Even in the midst of devastating personal losses, tribal wars and threats on her life, a young woman found encouragement in an unlikely place, and the courage to face down some of the most powerful people in Uganda.
When Patience Namanya was 12, she came home from school with a bad end-of-year report. She was failing in many of her subjects. Her teacher had scrawled a note at the bottom:
“Patience can do better than this. Should please put in more effort.”
Patience sat alone, ashamed. She ached for her parents. She was afraid of her abusive aunt. Who would she show this wrinkled piece of paper to? She knew one person who would understand. One woman who would both challenge and comfort her. Patience picked up her pencil and began to write to her sponsor.
“This year was not wonderful for me because of the problems I had. I lost my grandma and my mummy in the same year and month, but I surrendered them to Jesus Christ.”
A troubled start
Patience grew up in Kyebando, a slum in Kampala, Uganda, mired in unemployment, alcoholism and malnutrition. In Patience’s own home, tragedy was relentless. Her father died of AIDS, followed by her mother and two of her younger siblings. While AIDS still ravaged her body, Patience’s mother enrolled her at Compassion’s Gayaza Road Child Development Centre.
After her mother died, the 12-year-old moved in with her aunt and uncle. Though Patience was able to stay in the Compassion centre, her home life was grim. Every day she awoke at 4am to prepare meals, wash clothes and care for her younger cousins. She rarely went to bed before 1am, and was regularly denied food. Keeping up with her schoolwork was nearly impossible. Her school marks continued to fall.
But Patience still found time to write to her sponsor, Diane. Over the next 12 years, letters passed between them. She says of Diane, her sponsor, “She was always encouraging me to carry on, to work hard. I always shared everything with her. She was and still is my prayer partner, encourager and Mum.”
That encouragement helped Patience improve her failing marks, and she began to rise in the ranks at school. At 18, she was accepted into Compassion’s Leadership Development Programme, and began attending Uganda Christian University, where she studied social work and administration.
A bright future
To Patience’s delight, Diane continued to sponsor her through college. Patience began opening her letters with “Dear Mummy,” and in turn, Diane began calling Patience her daughter. Diane observed as Patience’s desire for justice became more pronounced.
Patience saw corruption all around her. That acute awareness of injustice gave Patience a purpose – but also put her life in danger. Upon completing her bachelor’s degree, she began working with Volunteer Anti-Corruption Campaign Africa. At great personal risk, Patience hosted radio programmes each week to educate people about corruption.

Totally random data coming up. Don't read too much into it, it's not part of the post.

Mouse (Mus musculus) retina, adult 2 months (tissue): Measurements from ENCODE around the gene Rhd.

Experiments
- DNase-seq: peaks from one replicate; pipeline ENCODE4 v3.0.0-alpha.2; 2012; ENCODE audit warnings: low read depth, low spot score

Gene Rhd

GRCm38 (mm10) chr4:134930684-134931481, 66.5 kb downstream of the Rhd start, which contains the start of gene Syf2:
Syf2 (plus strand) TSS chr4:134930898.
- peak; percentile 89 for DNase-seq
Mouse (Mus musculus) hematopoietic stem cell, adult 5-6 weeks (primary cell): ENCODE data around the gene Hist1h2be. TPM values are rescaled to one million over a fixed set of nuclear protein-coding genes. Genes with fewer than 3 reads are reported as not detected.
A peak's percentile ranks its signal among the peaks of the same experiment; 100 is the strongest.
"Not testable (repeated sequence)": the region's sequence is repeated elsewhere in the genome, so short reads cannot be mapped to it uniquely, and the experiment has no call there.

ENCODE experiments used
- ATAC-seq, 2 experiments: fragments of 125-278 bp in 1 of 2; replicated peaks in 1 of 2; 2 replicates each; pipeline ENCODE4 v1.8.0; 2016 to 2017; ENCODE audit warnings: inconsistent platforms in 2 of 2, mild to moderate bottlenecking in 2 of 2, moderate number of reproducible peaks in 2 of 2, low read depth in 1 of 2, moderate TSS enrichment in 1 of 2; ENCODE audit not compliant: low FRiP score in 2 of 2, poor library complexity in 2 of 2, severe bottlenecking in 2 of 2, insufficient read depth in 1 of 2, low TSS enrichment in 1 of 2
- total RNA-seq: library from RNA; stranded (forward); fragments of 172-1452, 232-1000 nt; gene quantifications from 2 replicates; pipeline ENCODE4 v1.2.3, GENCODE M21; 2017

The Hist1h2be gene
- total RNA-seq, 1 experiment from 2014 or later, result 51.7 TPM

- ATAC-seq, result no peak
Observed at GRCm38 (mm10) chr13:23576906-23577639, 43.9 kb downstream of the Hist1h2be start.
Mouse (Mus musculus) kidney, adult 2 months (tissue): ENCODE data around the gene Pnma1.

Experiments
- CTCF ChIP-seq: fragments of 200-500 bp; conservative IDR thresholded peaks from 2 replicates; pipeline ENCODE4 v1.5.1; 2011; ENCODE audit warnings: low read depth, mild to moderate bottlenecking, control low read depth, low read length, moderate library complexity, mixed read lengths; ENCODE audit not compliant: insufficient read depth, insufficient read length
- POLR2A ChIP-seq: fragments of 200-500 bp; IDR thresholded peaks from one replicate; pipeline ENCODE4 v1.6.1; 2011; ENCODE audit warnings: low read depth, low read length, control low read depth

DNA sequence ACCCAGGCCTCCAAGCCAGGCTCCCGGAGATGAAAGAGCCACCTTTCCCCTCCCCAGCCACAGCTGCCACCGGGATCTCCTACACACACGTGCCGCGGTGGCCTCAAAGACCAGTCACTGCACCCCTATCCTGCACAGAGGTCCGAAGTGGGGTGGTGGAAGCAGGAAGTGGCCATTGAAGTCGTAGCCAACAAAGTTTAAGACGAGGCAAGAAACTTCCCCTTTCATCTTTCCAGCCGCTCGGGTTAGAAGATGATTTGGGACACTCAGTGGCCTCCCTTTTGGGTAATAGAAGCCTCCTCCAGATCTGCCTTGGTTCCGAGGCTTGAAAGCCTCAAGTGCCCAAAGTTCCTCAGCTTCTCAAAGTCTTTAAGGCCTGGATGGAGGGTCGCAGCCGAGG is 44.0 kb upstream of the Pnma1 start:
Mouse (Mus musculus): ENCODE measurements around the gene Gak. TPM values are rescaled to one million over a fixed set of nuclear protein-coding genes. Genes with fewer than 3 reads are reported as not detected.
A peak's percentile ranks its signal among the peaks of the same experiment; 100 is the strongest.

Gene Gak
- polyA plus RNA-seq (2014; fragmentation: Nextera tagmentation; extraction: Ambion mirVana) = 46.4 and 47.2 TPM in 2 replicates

“The corrupt people in Uganda have great authority, are almost untouchable and very dangerous. They intimidate, kidnap and often kill people who come out openly to expose their corrupt tendencies.” After one radio programme, an elderly widow visited Patience. She had been travelling more than 400 miles to the Pensions Department to request her husband’s pensions for the last 11 years, but the government had ignored her requests.
Patience filed a report on the matter that was escalated to the police. In less than 24 hours, Patience and her team discovered that £45 million had been siphoned from pension plans across the country. Police immediately arrested top-ranking government officials. The threats that followed weren’t bluffs. After some of her colleagues were poisoned, Patience found herself in hiding, unable to eat food that she hadn’t prepared herself. But Patience had learned long before not to give up. Diane’s words of encouragement echoed in Patience’s mind, as she faced down some of the most powerful men in Uganda.
Patience was eventually promoted to the Anti-Corruption National Strategic Planning Team for Uganda. A job at the national level affords her both freedom and safety. Earlier this year, Patience helped reinstate 6,000 teachers who had been illegally removed from their jobs. She says she hopes to one day be appointed to parliament, where she can fight corruption from within.
Nearly two decades have passed since Diane received Patience’s wrinkled progress report. Patience says she will never forget the kindness and inspiration of her sponsor. In Diane’s home, a manila folder holds more than 20 letters from Patience. Amid the drawings of mud huts and pineapples, Patience introduced Diane to a world of poverty, tribal wars and disease. But Patience also showed her the power of prayer and sacrifice. And, though Diane has never met Patience, she knows that deep in Uganda, fighting corruption, lives her ‘daughter’.
Brandy Campbell, Compassion International